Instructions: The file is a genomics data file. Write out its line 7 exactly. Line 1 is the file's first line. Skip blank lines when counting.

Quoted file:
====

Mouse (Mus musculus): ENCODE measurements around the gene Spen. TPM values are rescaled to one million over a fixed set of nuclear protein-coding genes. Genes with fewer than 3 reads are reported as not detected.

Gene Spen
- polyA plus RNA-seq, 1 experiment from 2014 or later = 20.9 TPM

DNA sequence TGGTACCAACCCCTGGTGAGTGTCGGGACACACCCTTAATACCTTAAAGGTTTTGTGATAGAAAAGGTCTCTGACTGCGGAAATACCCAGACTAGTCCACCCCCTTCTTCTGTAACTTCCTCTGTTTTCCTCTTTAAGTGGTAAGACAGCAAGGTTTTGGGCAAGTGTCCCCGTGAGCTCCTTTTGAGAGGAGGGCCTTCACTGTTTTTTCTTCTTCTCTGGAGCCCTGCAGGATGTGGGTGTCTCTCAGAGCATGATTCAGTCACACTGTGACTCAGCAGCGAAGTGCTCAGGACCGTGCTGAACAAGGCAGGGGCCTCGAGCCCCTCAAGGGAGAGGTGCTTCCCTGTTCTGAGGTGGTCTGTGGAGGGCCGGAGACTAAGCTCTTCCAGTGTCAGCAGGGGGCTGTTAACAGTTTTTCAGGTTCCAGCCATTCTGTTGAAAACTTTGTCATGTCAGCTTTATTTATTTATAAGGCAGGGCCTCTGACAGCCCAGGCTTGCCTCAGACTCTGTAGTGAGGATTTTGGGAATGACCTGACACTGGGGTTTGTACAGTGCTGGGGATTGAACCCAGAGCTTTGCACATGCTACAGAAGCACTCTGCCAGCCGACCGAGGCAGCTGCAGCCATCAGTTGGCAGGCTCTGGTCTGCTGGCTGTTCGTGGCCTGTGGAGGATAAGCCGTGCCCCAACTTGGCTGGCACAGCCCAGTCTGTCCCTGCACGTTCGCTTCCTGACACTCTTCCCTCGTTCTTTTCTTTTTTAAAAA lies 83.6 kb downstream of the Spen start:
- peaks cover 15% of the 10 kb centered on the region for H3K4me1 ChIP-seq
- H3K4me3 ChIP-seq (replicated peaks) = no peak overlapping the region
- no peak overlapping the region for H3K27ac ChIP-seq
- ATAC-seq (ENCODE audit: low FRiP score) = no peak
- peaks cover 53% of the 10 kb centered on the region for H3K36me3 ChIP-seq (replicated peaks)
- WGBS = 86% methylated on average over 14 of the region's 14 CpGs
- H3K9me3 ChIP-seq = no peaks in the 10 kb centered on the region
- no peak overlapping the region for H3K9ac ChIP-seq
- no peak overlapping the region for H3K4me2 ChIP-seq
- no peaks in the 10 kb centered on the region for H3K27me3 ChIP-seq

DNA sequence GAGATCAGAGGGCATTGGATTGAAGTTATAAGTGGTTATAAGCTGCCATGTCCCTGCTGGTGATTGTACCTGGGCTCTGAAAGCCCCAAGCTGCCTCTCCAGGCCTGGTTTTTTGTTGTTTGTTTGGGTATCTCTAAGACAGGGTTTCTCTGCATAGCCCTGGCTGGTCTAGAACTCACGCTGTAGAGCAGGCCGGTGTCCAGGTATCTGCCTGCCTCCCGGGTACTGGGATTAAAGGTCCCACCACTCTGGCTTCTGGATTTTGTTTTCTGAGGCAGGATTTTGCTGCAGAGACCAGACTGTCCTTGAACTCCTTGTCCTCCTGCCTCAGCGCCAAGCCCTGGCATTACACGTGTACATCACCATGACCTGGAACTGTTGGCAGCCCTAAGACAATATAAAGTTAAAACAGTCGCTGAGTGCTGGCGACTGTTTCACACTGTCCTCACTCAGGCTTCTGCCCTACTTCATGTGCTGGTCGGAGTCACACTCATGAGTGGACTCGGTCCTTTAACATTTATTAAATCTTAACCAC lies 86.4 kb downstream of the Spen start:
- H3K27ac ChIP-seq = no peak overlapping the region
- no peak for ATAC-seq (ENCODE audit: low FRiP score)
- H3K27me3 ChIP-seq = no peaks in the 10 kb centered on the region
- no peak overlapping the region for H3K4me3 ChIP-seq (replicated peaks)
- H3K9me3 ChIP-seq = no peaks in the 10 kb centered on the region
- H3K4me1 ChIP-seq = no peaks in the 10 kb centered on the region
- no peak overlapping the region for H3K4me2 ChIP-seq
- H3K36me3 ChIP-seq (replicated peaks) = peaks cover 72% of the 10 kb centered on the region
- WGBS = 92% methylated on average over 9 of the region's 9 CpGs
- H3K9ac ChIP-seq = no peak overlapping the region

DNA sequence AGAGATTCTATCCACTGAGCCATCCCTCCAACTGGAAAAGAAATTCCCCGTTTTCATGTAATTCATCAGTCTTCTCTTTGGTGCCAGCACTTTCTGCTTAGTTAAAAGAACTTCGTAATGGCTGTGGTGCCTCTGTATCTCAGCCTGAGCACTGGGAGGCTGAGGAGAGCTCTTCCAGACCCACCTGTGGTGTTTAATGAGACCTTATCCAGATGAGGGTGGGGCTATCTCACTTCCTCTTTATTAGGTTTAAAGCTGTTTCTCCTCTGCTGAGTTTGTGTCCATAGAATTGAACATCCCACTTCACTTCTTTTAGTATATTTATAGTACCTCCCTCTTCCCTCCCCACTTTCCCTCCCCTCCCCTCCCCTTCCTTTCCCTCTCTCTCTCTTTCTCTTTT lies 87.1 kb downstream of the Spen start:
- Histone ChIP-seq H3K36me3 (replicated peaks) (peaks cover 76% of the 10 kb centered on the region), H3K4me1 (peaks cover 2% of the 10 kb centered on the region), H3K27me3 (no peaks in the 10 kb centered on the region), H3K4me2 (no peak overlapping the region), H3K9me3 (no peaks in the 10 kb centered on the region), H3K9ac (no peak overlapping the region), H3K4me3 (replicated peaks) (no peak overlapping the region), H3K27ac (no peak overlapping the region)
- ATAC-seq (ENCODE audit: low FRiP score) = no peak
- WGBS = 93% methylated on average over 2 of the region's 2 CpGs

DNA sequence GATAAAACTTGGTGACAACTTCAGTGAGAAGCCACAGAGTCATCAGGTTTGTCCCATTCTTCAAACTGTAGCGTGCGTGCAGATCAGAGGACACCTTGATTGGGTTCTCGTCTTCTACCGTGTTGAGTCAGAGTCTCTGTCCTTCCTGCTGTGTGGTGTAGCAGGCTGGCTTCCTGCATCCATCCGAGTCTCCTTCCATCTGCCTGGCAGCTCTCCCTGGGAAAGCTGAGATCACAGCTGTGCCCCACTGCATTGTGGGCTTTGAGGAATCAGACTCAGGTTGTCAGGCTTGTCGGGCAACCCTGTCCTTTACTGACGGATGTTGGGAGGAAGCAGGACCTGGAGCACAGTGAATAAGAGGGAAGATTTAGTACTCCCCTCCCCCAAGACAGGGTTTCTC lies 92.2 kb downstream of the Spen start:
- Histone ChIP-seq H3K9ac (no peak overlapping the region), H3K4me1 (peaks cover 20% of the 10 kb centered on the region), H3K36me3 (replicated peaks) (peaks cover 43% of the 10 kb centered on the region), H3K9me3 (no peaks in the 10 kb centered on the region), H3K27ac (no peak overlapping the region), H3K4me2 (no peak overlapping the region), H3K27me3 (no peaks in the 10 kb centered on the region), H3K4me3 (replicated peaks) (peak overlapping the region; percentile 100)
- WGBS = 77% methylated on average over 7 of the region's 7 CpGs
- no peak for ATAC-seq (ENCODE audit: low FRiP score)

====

- no peak overlapping the region for H3K27ac ChIP-seq